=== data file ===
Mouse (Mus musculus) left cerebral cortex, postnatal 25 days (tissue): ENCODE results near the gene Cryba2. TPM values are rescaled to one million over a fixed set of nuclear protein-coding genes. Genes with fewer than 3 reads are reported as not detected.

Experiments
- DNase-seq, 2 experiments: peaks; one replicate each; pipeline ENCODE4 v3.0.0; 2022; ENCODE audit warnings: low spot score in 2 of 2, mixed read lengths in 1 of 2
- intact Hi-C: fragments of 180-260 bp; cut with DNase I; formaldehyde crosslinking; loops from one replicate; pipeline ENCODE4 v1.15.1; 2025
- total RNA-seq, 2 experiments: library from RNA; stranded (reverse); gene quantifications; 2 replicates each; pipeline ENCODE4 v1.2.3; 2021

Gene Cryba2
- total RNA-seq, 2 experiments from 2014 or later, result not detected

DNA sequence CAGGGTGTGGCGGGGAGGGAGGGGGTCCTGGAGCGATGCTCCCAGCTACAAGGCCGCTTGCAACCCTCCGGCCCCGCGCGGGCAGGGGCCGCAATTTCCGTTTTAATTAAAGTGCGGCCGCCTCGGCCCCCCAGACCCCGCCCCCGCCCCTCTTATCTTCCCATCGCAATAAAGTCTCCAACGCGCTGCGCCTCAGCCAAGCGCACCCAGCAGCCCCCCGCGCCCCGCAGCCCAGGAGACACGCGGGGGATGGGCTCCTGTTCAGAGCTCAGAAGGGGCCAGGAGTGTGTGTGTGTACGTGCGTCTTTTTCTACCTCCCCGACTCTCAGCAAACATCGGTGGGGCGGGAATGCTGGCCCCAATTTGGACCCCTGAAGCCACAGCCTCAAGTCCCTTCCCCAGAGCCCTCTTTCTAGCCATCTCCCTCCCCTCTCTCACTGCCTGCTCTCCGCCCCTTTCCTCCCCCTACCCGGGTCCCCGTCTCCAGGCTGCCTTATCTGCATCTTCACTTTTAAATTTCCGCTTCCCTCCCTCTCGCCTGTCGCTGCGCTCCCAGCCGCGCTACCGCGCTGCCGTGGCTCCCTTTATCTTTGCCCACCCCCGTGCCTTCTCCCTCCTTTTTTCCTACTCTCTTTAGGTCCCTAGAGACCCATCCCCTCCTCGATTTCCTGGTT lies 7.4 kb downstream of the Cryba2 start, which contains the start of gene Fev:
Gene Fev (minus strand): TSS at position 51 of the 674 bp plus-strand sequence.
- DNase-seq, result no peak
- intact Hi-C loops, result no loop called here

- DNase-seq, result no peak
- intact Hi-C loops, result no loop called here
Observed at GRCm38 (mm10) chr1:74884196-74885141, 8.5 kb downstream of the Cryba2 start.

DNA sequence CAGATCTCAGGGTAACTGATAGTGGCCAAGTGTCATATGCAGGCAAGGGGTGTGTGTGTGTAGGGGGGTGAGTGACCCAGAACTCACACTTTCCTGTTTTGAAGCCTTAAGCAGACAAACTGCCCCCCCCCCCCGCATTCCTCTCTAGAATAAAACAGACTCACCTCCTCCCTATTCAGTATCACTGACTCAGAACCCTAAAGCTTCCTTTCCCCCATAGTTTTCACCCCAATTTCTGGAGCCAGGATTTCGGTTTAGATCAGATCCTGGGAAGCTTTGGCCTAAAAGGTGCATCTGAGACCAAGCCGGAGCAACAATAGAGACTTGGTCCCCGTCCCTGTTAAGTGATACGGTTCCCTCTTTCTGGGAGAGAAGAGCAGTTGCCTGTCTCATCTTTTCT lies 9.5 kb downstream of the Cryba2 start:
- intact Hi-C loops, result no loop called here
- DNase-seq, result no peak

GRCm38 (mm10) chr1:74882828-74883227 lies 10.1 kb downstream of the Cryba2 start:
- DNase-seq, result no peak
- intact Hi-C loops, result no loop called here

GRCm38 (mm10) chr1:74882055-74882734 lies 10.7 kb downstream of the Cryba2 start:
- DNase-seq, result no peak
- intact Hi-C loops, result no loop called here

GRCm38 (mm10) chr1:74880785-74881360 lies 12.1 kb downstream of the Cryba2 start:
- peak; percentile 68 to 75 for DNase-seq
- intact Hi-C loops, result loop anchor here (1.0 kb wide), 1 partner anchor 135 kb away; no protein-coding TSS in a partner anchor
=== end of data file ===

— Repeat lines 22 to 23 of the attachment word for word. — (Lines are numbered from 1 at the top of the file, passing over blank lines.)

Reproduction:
- DNase-seq, result no peak
- intact Hi-C loops, result no loop called here